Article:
The word “hypertext”, coined by Ted Nelson in 1963 and probably best known today as the “HT" in HTML, evokes many of the formal conventions associate with computer-mediated text. As Nelson used the term, a  hypertext is "a combination of natural language text with the computer's capacity for interactive branching, or dynamic display ... of a nonlinear text ... which cannot be printed conveniently on a conventional page." (quoted in Conklin).  Hypertext systems typically involve two main components: a database of text elements that are linked to one-another and a browser-like interface for moving across links.

One of the classic hypertext authoring systems, HyperCard, was developed by Bill Atkinson at Apple, and was released in 1987.  HyperCard's textual database was the 'card stack': the collection of content that users could link together. HyperCard was revolutionary because it enabled non-programmers to create complex interactive systems with images, sound, movies, etc.  In this regard, Hypercard should technically be referred to as  a ‘hypermedia’ application because of its ability to link between a variety media types – not just text. HyperCard was widely used by amateur enthusiasts and professional application developers alike.

The Digital Page:
the  iPad  as Hypertext device.

 The reason for design as such, a single page layout, is deeply rooted by epistemology, and the history to scholarship.  From papyrus roll to manuscript codex to printed book to hypertext, the page has shaped the way people read and obtain knowledge (Soicheff &Taylor, 1999).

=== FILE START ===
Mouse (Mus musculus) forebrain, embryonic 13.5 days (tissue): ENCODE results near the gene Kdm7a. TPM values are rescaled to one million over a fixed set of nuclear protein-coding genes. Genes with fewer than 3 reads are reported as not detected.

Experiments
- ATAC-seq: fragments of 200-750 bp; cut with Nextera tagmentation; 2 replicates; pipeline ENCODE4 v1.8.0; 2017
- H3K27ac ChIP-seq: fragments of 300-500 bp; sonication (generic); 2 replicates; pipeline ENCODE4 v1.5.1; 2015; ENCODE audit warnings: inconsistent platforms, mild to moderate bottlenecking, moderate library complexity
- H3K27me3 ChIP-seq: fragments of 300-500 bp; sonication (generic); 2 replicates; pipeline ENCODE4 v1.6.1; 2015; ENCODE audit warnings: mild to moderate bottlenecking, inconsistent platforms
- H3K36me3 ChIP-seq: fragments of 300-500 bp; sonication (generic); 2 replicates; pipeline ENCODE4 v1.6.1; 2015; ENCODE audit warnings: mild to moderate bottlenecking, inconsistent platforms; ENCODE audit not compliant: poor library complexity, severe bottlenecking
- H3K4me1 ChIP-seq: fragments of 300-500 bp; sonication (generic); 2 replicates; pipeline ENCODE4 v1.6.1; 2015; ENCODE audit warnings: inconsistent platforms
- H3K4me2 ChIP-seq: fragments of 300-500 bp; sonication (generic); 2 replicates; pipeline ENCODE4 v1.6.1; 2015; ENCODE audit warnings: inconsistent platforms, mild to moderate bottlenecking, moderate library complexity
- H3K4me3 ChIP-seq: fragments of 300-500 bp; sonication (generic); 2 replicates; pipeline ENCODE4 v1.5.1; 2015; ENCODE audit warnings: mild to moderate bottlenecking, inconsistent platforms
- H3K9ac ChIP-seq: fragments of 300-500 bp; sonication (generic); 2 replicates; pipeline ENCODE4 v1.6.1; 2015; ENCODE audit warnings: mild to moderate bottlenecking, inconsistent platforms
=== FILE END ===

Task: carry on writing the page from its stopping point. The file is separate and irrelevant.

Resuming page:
When Steve jobs expressed the ideal of creating a ‘computer book’, there is the underlying concept of the computer as a multitude of pages, bound together digitally and compact into a single small device.    
The underlying arrangement of information on a page is what medieval writers called its ‘ordinatio.’ In medieval scholastic culture, there was an importance of layout and intellectual structure. The representation of knowledge privileges the visual and ignores the acoustic. This can be traced back to 1300 AD.  A page came to illustrate a hierarchy of knowledge. Most noticeably, the page's shape encourages a vertical and hierarchical display of information.